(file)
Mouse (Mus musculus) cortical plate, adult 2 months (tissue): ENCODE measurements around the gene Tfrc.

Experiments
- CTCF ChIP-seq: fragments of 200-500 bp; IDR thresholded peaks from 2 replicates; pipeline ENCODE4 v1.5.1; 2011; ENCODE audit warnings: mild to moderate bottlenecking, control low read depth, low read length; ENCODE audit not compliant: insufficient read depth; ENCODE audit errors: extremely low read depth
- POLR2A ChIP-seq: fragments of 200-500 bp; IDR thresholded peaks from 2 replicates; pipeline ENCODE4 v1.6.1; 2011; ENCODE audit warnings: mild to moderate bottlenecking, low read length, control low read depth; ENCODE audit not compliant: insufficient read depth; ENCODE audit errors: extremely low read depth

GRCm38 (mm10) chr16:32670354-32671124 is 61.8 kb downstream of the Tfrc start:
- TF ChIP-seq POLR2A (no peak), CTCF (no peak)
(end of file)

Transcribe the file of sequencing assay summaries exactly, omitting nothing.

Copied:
Mouse (Mus musculus) cortical plate, adult 2 months (tissue): ENCODE measurements around the gene Tfrc.

Experiments
- CTCF ChIP-seq: fragments of 200-500 bp; IDR thresholded peaks from 2 replicates; pipeline ENCODE4 v1.5.1; 2011; ENCODE audit warnings: mild to moderate bottlenecking, control low read depth, low read length; ENCODE audit not compliant: insufficient read depth; ENCODE audit errors: extremely low read depth
- POLR2A ChIP-seq: fragments of 200-500 bp; IDR thresholded peaks from 2 replicates; pipeline ENCODE4 v1.6.1; 2011; ENCODE audit warnings: mild to moderate bottlenecking, low read length, control low read depth; ENCODE audit not compliant: insufficient read depth; ENCODE audit errors: extremely low read depth

GRCm38 (mm10) chr16:32670354-32671124 is 61.8 kb downstream of the Tfrc start:
- TF ChIP-seq POLR2A (no peak), CTCF (no peak)